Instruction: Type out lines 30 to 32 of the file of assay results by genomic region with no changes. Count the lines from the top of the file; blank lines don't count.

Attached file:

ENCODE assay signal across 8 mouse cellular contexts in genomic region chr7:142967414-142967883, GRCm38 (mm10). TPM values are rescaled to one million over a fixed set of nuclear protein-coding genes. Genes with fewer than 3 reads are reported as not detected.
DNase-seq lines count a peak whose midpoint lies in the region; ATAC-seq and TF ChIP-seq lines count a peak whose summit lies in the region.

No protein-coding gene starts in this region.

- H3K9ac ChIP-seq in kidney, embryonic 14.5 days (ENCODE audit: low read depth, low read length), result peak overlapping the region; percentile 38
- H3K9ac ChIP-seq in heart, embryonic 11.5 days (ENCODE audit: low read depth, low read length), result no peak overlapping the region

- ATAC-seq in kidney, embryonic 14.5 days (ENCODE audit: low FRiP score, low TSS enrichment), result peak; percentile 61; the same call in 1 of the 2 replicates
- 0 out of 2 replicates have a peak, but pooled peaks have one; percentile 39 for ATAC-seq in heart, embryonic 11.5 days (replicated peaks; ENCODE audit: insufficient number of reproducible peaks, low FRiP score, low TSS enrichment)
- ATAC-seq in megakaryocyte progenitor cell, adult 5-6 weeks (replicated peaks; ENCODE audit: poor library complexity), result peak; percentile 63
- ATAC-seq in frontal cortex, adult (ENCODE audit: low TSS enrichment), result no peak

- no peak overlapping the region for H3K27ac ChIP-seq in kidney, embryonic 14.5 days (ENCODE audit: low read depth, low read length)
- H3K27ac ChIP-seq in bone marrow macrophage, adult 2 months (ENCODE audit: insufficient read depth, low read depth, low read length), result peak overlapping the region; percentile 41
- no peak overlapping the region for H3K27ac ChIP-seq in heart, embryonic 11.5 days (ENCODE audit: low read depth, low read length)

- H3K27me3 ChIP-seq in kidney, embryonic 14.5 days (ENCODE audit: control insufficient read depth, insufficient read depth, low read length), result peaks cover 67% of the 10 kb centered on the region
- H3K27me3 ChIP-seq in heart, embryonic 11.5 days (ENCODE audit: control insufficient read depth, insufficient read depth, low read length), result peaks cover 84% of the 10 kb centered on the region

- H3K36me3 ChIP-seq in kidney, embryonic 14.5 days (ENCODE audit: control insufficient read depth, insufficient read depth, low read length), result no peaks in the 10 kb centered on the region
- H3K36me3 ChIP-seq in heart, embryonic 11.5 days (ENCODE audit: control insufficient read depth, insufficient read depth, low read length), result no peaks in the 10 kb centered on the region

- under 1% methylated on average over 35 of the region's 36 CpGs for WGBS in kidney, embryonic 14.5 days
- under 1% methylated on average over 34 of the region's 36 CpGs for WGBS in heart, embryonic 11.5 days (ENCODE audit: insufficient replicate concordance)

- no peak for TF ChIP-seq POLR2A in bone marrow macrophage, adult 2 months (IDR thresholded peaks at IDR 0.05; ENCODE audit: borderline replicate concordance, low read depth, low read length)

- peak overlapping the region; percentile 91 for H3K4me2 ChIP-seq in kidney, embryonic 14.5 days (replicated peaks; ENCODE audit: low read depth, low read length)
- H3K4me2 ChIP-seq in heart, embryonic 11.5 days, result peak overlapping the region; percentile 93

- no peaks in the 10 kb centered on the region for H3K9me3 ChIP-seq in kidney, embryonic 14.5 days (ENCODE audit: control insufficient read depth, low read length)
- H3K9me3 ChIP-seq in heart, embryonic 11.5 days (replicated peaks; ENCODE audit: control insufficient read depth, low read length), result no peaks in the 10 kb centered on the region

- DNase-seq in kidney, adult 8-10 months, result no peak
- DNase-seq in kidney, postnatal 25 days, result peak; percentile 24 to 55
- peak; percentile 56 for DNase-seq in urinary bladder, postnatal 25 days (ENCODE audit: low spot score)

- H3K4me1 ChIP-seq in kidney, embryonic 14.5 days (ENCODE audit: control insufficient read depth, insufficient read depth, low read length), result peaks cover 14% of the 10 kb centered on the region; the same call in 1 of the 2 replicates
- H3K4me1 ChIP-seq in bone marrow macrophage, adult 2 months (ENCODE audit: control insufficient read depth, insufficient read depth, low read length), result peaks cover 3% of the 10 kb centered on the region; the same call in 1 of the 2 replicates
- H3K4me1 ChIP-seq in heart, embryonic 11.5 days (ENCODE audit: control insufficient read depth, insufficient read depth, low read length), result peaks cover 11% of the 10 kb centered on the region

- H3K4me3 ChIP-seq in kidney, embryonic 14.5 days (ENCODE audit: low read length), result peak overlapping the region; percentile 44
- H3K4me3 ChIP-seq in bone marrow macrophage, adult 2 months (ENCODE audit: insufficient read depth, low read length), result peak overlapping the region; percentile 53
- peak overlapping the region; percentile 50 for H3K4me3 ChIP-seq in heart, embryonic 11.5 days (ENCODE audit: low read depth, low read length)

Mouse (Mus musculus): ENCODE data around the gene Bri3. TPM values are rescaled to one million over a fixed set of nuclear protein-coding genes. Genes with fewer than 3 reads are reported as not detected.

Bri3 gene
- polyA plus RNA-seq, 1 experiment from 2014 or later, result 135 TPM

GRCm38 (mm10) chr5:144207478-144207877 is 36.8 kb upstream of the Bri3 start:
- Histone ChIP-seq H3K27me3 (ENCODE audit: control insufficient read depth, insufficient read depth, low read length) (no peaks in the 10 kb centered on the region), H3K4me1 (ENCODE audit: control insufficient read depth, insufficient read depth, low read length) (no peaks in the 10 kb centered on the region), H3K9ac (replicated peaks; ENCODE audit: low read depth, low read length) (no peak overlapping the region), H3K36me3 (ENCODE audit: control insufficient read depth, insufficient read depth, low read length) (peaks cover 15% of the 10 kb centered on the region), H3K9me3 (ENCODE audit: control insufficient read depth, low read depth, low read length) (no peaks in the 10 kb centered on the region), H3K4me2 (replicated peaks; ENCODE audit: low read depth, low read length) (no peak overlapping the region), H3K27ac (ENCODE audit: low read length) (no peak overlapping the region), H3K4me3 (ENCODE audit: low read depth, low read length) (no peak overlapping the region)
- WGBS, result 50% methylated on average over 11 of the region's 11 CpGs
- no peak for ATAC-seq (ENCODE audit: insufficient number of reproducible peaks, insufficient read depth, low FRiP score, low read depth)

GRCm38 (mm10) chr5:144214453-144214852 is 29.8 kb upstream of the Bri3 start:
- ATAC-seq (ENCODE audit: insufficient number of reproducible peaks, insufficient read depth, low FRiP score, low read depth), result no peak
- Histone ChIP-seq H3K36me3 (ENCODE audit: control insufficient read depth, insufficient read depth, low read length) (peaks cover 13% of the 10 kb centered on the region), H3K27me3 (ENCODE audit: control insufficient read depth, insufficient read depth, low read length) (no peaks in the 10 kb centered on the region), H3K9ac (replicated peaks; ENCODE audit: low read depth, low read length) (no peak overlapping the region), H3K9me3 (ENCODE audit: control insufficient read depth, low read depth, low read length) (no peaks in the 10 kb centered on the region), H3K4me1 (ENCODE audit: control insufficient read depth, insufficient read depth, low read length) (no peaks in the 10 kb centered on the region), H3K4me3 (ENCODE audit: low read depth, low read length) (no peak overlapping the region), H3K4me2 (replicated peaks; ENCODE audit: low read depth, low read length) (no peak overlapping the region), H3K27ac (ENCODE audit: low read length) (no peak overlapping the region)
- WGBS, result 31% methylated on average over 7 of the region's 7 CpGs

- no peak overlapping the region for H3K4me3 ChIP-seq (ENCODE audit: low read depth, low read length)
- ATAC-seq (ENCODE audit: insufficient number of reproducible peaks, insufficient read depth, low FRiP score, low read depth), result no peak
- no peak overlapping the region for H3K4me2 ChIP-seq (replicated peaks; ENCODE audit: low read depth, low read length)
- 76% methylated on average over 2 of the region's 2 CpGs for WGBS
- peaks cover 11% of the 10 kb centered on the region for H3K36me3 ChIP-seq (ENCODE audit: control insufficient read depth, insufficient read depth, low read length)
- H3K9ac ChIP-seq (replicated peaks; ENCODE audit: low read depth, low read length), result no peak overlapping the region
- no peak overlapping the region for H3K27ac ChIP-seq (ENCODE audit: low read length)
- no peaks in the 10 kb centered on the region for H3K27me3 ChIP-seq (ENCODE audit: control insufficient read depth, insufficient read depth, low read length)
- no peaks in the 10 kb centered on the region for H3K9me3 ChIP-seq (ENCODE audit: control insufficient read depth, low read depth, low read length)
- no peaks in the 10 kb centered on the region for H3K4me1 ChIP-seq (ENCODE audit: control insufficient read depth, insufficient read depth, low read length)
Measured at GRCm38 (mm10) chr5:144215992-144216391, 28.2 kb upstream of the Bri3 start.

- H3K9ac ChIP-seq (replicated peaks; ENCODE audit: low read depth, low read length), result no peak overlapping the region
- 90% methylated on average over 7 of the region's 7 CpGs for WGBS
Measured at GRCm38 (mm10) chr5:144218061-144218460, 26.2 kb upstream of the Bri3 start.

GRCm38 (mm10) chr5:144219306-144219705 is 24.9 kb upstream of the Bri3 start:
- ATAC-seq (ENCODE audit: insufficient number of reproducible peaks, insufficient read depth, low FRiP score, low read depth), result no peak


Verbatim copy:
- H3K4me3 ChIP-seq in kidney, embryonic 14.5 days (ENCODE audit: low read length), result peak overlapping the region; percentile 44
- H3K4me3 ChIP-seq in bone marrow macrophage, adult 2 months (ENCODE audit: insufficient read depth, low read length), result peak overlapping the region; percentile 53
- peak overlapping the region; percentile 50 for H3K4me3 ChIP-seq in heart, embryonic 11.5 days (ENCODE audit: low read depth, low read length)